Pew Poll: Immigration Action Gets Mixed Response, But Legal Pathway Still Popular    Thursday, December 11, 2014
The public is divided over President Obama’s recent executive action that expands the number of undocumented immigrants permitted to stay and work in the U.S. At the same time, Americans continue to broadly support a pathway to legal status for people in this country illegally. About as many disapprove (50%) as approve (46%) of Obama’s action, which could make up to 4 million people newly eligible for deportation relief. Roughly eight-in-ten Republicans (82%) disapprove of the executive action and about seven-in-ten Democrats (71%) approve of it, with very strong attitudes on both sides. The new national survey by the Pew Research Center and USA TODAY finds that 70% say there should be a way for undocumented immigrants to stay in the country legally, if they meet certain requirements.  Most of those who support legal status think there should be a way for unauthorized immigrants to become citizens (43% overall), while 24% say the path should only include permanent residency. These opinions are little changed from October.  majority of the public continues to give poor marks to Obama on how he is handling the nation’s immigration policy (56% disapprove vs. 38% approve). But his immigration approval rating is six points higher than it was in November 2013 — and is up 24 points among Hispanics since then (67% approval, up from 43%). The results are based on data collected from telephone interviews conducted December 3-7, 2014 by Princeton Survey Research Associates International among a national sample of 1,507 adults age 18 or older, including 902 cell phone interviews.

Pew Poll: Growing Public Support for Gun Rights    Wednesday, December 10, 2014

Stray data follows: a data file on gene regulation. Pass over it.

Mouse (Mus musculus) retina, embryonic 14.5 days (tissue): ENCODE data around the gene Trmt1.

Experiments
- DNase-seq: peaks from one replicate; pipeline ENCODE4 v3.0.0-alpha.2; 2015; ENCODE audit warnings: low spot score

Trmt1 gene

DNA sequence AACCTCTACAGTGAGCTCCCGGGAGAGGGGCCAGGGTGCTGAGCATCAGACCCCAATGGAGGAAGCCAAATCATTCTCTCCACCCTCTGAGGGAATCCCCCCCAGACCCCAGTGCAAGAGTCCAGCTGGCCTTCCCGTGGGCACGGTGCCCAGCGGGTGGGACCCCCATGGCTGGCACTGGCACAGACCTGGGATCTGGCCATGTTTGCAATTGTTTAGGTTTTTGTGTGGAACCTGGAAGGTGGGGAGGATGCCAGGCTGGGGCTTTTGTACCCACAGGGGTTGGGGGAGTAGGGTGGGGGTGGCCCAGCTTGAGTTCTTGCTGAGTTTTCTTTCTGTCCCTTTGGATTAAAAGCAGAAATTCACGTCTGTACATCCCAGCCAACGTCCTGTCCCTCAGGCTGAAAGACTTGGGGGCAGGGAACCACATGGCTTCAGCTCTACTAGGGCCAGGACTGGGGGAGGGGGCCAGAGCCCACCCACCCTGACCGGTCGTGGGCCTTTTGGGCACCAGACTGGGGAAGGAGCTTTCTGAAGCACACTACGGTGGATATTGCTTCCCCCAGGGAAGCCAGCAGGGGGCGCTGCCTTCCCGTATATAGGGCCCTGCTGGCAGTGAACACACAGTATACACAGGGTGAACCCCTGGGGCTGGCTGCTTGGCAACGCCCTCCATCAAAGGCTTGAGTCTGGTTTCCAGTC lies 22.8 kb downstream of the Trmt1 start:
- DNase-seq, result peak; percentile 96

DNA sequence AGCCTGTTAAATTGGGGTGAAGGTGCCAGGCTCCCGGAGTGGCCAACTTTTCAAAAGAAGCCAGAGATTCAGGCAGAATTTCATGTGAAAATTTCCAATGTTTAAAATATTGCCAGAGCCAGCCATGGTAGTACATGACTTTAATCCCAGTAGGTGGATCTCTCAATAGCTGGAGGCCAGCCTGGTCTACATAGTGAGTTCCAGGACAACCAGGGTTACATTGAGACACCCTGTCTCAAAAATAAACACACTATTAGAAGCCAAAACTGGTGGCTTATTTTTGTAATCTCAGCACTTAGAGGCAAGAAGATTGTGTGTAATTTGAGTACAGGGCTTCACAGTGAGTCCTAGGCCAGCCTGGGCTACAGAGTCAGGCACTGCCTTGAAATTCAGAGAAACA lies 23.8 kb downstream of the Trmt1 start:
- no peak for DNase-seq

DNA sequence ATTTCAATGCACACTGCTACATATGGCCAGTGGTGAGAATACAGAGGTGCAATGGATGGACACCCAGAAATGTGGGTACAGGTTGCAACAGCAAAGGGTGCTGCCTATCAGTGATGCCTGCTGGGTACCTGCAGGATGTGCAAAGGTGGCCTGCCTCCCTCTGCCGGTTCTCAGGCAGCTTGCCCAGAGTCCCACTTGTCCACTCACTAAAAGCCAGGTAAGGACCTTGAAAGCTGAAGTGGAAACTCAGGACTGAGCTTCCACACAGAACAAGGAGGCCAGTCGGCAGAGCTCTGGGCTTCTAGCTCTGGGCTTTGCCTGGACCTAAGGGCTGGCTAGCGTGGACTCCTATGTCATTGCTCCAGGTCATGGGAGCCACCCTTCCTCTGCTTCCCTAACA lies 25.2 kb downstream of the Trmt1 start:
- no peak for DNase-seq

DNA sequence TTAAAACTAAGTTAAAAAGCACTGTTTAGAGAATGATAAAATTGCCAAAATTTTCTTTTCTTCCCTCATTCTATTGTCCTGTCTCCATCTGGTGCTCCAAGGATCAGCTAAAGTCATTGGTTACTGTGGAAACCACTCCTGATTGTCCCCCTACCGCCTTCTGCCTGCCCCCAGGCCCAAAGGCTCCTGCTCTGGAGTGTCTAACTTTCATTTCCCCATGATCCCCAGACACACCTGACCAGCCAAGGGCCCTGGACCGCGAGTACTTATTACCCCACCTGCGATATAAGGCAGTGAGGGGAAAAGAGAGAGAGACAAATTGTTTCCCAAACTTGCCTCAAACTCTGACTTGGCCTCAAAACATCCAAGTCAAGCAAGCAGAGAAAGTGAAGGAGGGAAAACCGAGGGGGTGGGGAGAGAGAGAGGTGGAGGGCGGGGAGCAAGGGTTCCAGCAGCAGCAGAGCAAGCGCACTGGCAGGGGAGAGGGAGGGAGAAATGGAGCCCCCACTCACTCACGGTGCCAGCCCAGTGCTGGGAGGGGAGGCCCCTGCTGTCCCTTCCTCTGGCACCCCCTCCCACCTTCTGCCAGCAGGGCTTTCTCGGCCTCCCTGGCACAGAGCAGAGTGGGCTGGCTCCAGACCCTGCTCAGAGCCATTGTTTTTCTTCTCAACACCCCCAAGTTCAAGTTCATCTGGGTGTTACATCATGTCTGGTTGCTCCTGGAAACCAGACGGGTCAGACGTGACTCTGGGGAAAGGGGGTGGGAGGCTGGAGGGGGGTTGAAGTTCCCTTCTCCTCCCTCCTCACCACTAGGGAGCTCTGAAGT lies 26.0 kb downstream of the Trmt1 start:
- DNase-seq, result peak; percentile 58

For the first time in more than two decades of Pew Research Center surveys, there is more support for gun rights than gun control. Currently, 52% say it is more important to protect the right of Americans to own guns, while 46% say it is more important to control gun ownership. Support for gun rights has edged up from earlier this year, and marks a substantial shift in attitudes since shortly after the Newtown school shootings, which occurred two years ago this Sunday. The balance of opinion favored gun control in the immediate aftermath of the Newtown tragedy in December 2012, and again a month later. Since January 2013, support for gun rights has increased seven percentage points – from 45% to 52% — while the share prioritizing gun control has fallen five points (from 51% to 46%). The latest national survey by the Pew Research Center also finds a shift in attitudes about whether gun ownership in this country does more to protect people or put people’s safety at risk. Nearly six-in-ten Americans (57%) say gun ownership does more to protect people from becoming victims of crime, while 38% say it does more to endanger personal safety. In the days after Newtown, 48% said guns do more to protect people and 37% said they placed people at risk. The results are based on data collected from telephone interviews conducted December 3-7, 2014 by Princeton Survey Research Associates International among a national sample of 1,507 adults age 18 or older, including 902 cell phone interviews.